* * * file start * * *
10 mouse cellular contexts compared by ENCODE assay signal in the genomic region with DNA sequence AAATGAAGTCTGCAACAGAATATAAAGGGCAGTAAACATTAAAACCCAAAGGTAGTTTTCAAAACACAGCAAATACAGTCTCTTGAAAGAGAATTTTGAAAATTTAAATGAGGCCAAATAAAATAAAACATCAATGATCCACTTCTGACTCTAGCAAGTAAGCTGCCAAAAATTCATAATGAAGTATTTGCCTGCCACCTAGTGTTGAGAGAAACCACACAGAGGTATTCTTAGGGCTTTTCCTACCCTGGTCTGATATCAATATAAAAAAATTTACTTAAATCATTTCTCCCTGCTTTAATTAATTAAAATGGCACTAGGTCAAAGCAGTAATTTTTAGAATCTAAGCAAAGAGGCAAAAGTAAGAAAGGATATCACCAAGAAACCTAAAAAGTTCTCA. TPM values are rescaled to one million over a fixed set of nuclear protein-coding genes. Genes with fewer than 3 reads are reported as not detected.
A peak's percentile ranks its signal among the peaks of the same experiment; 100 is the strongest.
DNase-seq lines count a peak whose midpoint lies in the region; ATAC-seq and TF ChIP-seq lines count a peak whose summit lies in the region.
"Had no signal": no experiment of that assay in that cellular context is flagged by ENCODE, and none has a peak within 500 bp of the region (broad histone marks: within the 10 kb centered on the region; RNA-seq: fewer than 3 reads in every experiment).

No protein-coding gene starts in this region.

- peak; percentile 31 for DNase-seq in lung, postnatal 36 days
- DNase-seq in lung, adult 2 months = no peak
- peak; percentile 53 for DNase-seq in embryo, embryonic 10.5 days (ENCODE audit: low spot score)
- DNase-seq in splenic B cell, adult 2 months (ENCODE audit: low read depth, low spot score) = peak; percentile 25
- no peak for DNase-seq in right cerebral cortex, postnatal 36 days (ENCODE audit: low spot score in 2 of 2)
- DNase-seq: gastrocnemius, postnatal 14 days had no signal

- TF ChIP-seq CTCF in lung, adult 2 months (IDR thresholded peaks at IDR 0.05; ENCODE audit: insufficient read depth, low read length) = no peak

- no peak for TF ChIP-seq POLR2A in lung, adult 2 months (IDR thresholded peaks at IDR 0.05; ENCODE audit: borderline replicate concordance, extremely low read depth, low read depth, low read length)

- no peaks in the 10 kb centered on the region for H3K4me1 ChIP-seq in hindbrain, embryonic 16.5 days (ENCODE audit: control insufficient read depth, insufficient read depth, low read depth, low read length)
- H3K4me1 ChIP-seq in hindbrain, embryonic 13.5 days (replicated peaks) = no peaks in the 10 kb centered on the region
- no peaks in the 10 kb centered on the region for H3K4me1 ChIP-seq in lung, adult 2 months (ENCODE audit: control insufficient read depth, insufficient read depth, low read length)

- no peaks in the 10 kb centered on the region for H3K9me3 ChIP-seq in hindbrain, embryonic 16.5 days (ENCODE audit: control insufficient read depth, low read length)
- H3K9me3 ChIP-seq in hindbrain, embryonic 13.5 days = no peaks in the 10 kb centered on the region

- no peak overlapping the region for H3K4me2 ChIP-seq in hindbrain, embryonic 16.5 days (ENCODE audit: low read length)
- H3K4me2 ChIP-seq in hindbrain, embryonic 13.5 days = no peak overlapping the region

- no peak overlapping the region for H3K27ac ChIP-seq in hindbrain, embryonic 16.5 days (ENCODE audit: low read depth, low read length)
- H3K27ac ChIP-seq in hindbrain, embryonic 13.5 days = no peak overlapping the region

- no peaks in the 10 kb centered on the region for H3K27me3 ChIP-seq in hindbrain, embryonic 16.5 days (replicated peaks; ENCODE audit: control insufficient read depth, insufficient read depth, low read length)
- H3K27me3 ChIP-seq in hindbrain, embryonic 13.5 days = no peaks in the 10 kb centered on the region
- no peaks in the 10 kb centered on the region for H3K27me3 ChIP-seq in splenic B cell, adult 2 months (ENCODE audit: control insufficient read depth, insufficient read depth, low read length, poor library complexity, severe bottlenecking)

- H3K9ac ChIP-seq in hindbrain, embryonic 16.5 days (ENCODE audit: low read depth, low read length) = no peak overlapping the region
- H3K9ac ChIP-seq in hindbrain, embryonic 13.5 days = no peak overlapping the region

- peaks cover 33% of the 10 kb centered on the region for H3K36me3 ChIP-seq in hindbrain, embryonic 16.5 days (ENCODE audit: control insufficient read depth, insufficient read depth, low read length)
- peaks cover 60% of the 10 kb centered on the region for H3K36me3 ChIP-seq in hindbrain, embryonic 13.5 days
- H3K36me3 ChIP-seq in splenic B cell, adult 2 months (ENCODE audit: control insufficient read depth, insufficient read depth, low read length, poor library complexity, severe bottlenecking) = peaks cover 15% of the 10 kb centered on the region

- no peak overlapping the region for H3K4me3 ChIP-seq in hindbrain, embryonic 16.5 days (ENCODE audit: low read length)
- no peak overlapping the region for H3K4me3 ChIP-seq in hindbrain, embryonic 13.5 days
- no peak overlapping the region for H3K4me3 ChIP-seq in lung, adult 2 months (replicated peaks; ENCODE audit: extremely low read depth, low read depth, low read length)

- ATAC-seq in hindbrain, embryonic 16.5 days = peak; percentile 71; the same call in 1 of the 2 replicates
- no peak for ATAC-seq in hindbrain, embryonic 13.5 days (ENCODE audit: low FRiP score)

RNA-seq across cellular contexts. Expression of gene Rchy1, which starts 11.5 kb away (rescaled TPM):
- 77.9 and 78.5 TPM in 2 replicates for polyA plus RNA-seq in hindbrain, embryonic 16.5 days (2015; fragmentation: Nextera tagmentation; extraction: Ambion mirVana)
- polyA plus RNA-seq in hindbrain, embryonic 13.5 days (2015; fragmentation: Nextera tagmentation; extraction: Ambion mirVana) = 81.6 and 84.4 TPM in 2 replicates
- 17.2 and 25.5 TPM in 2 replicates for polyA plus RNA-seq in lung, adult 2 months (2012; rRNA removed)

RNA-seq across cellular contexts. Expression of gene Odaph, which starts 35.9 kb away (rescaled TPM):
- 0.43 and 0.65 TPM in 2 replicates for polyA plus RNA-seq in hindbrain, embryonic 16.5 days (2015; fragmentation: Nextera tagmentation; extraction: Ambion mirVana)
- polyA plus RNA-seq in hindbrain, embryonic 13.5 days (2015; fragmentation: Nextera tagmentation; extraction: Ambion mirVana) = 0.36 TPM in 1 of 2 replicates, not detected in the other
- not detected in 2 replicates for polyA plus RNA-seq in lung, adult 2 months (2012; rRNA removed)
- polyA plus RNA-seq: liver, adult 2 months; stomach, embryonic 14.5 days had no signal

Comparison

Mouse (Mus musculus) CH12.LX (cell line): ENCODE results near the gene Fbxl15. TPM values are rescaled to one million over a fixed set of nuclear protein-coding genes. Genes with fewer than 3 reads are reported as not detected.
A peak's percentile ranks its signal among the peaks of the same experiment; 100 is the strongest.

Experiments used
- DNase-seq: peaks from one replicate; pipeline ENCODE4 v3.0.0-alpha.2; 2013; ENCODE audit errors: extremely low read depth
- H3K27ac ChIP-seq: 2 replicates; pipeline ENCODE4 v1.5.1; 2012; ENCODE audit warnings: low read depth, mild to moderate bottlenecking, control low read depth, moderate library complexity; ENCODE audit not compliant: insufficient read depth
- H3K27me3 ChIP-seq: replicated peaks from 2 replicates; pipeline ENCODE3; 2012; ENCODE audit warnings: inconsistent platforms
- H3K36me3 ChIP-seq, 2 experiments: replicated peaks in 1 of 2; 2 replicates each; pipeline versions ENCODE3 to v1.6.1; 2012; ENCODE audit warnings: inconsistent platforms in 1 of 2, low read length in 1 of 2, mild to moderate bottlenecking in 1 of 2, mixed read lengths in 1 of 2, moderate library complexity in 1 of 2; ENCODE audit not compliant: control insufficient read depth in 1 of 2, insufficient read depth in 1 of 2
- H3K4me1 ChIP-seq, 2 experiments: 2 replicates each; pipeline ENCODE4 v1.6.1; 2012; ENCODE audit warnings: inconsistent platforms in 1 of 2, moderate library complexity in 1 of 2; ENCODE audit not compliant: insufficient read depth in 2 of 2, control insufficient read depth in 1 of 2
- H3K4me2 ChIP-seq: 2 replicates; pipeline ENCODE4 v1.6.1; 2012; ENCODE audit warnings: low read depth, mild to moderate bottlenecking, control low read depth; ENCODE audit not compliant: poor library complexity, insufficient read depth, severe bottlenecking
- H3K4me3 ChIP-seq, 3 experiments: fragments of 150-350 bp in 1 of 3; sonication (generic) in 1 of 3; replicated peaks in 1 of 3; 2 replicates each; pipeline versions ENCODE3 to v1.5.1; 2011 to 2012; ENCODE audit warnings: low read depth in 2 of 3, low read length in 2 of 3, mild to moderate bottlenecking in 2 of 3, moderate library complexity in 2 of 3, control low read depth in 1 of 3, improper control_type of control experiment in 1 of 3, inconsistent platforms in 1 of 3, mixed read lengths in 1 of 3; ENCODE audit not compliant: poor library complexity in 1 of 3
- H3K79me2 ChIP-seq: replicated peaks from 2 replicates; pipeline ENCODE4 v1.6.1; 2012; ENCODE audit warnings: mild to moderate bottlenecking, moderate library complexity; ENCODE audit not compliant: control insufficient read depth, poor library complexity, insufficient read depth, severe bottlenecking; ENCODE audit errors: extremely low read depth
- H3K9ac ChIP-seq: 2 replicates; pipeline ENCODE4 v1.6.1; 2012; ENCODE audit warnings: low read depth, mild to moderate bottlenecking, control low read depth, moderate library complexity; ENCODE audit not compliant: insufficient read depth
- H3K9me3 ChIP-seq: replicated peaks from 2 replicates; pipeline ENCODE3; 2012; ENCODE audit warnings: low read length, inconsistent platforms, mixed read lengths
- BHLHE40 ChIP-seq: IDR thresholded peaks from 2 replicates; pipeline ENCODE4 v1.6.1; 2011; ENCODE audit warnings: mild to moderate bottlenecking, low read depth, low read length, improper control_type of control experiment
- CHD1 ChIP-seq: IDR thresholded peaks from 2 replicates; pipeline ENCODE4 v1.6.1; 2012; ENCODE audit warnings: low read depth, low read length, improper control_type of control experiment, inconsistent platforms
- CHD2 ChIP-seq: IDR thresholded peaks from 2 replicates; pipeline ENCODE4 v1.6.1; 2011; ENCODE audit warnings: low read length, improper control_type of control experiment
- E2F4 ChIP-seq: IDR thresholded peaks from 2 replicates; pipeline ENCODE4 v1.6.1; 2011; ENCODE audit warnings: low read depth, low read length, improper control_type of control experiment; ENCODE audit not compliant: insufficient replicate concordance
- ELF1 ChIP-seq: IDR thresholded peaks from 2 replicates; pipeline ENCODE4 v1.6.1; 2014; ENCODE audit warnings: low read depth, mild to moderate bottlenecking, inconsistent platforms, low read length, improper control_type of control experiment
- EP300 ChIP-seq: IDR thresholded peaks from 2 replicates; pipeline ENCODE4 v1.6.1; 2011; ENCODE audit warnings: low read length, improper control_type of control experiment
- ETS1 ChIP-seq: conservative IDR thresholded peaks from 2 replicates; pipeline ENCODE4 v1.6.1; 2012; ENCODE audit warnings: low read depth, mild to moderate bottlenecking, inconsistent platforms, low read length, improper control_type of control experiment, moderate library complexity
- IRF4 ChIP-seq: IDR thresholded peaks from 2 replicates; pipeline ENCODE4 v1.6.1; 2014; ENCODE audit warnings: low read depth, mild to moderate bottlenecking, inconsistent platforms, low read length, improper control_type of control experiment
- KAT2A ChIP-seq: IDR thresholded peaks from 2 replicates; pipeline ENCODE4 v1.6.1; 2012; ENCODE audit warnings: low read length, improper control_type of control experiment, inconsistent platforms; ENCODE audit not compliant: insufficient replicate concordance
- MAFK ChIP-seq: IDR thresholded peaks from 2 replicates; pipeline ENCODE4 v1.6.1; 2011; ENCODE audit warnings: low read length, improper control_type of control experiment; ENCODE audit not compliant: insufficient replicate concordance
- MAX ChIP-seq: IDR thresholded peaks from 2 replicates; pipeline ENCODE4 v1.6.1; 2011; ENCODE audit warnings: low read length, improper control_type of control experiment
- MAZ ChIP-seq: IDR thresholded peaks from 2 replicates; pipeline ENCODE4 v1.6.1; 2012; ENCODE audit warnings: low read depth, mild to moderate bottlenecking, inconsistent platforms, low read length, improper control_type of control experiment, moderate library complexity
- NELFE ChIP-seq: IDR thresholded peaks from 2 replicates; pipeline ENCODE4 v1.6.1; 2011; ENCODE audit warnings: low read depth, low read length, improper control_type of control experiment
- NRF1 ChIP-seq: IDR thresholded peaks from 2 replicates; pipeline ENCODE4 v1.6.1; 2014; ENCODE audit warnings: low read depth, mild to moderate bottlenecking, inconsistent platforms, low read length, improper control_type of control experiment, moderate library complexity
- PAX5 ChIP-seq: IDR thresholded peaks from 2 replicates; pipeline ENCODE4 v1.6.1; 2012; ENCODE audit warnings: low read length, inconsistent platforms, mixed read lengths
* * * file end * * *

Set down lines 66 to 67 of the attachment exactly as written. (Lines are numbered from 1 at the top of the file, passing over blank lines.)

- IRF4 ChIP-seq: IDR thresholded peaks from 2 replicates; pipeline ENCODE4 v1.6.1; 2014; ENCODE audit warnings: low read depth, mild to moderate bottlenecking, inconsistent platforms, low read length, improper control_type of control experiment
- KAT2A ChIP-seq: IDR thresholded peaks from 2 replicates; pipeline ENCODE4 v1.6.1; 2012; ENCODE audit warnings: low read length, improper control_type of control experiment, inconsistent platforms; ENCODE audit not compliant: insufficient replicate concordance